And yet, when the time came for Peter to identify with his Teacher, Savior and Friend right before His undeserved death on the cross, what did Peter do? He blew it. When a group of townspeople identified him as one of Jesus' followers, he vehemently denied even knowing Jesus. And not just once, but three times.
Let's pick up the scene after Peter's second denial:
Now, that's failure to the nth degree. Surely, this is when Peter steps into obscurity. After all, who would care what he has to say now?"About an hour later another asserted, 'Certainly this fellow was with him, for he is a Galilean.' Peter replied, 'Man, I don't know what you're talking about!' Just as he was speaking, the rooster crowed. The Lord turned and looked straight at Peter. Then Peter remembered the word the Lord had spoken to him: 'Before the rooster crows today, you will disown me three times.' And he went outside and wept bitterly."
After Jesus had died and resurrected, the Bible records several times that He appears to his followers. During one of these appearances, Jesus singles Peter out, telling him, "Feed my sheep." By this Jesus was commanding him to give His people the Word of God.
Having grown from his failures, and having received the power of the Holy Spirit, Peter obeys Jesus to the nth degree. In Acts 2:14-41 Peter boldly preaches to a crowd of thousands (an amazing sermon, so check it out), and three thousand people placed their faith in Christ that day.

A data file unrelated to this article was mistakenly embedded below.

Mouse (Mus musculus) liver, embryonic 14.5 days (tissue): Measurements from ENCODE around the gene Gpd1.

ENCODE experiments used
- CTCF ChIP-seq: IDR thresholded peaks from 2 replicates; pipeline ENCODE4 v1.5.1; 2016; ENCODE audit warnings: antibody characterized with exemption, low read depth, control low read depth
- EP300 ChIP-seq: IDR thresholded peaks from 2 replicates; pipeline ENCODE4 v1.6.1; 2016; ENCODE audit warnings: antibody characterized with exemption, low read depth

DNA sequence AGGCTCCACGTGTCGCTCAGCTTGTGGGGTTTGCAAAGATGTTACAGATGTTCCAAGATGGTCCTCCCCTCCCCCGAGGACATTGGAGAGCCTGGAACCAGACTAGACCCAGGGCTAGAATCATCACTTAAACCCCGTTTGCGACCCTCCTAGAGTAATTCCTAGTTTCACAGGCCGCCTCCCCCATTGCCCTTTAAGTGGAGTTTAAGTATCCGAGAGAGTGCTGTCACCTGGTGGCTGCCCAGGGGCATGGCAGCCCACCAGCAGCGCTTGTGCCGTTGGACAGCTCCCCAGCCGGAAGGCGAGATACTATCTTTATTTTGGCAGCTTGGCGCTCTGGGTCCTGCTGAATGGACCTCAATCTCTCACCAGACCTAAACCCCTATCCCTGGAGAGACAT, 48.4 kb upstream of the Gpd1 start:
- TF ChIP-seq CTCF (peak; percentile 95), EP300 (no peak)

How's that for a come-back?
We have a major choice to make. We can choose to step back, accept status quo for ourselves and possibly never experience failure. Or we can step out on faith in Christ, strive for the best for ourselves and risk failure in a big way. The world will be a better place if we all choose the latter.
So let me finish my unemployment story. When I couldn't find a job in my field (which did happen a few years later) I began substitute teaching. After a few months I received a long term substitute position at an elementary school in inner-city Baltimore. That long-term position turned into three years as a prekindergarten and kindergarten teacher.
Through that teaching position, God gave me the opportunity to pour into children's lives in a way that I wouldn't have at a television station. Teaching little ones help prepare me for motherhood and the four years that I homeschooled my children. It gave me a glimpse into the strengths and weaknesses of the lower-income inner city. My three years of teaching afforded me experiences and opportunities I didn't know I needed.
What have your failures done to enhance your life? Probably more than you know.
I'm stepping out on faith in Christ, believing that when I fail, He will pick me up, dust me off, and help me take another step. Will you do the same?
Purposed For Him,